Jim Driscoll's Blog

Notes on Technology and the Web

Bacon Numbers with Java 8, part 2

leave a comment »

In my previous post, I started working on the following problem:

Given a large hash table whose keys are movie names and whose values 
are a list of actors in those movies, write a function to determine 
the Bacon Number of a particular actor.

So far, we’ve used Stream.generate, working with Random.nextGaussian to create a sample dataset, in the format Set<List<Integer>> – we’re using a Set since we (conveniently) don’t need to pay attention to the Movie Names.

Now that we have the data, we’re going to want to search it. But before we do, it’d be nice to be able to get a feel for the performance of the different algorithms we’re going to write. That means writing something that’s a useful micro benchmark tester. By functional interfaces in JDK 8, and providing lambdas, it’s pretty easy.

First, since we’ll be producing a summary of runtimes, create a function that prints out LongSummaryStatistics:

private void printStats(String name, String append, LongSummaryStatistics stats) {
    System.out.println(name + " Num Runs: " + stats.getCount());
    System.out.println(name + " Sum      " + append + ": " + stats.getSum());
    System.out.println(name + " Average  " + append + ": " + stats.getAverage());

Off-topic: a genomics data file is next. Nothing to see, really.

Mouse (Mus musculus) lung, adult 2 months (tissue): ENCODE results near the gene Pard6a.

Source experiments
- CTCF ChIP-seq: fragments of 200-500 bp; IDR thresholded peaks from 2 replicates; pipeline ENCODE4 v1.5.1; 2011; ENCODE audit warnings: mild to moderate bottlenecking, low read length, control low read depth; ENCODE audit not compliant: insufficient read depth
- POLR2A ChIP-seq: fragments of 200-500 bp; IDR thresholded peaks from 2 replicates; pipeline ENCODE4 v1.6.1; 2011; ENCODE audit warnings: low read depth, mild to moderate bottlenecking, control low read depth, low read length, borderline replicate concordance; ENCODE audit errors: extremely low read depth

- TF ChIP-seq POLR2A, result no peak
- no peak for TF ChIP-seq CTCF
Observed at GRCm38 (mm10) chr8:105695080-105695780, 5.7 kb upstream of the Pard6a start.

System.out.println(name + " Min      " + append + ": " + stats.getMin());
    System.out.println(name + " Max      " + append + ": " + stats.getMax());

These five method calls print out all the basics. It’d be nice if it also offered stats like the median and the mode, but we could always extend LongSummaryStatistics if we felt ambitious.

With that display out of the way, let’s take a first stab at creating a benchmark method:

private void benchmark(String name, Supplier supplier) throws Exception {
    // first run, warmup
    List timings = new ArrayList(NUMRUNS);
    for (int i = 0; i  name + " incremental time: " + (Duration.between(start, end).toMillis()));
    printStats(name, "run time", timings.stream().mapToLong((l) -> (long) l).summaryStatistics());

This method takes a Supplier as a parameter. Then, it runs it once (to warm up any underlying JDK structures), and then runs it NUMRUNS times, saving the timings in a List. Running the supplied function is as simple as calling Supplier.get. To get those timings, we’re using the new Date/Time API in JDK 8, calling Instant.now, and getting the difference via Duration.between and Duration.toMillis. Though those calls are probably new to you, I bet you know what they do without explanation (I like the new Date/Time API for that very reason). There’s also a call to Logger.getGlobal in there, so we can examine intermediate results by turning logging on to the INFO level – and it takes a Supplier function as well, so we no longer have to provide a if/then for the logger – sweet!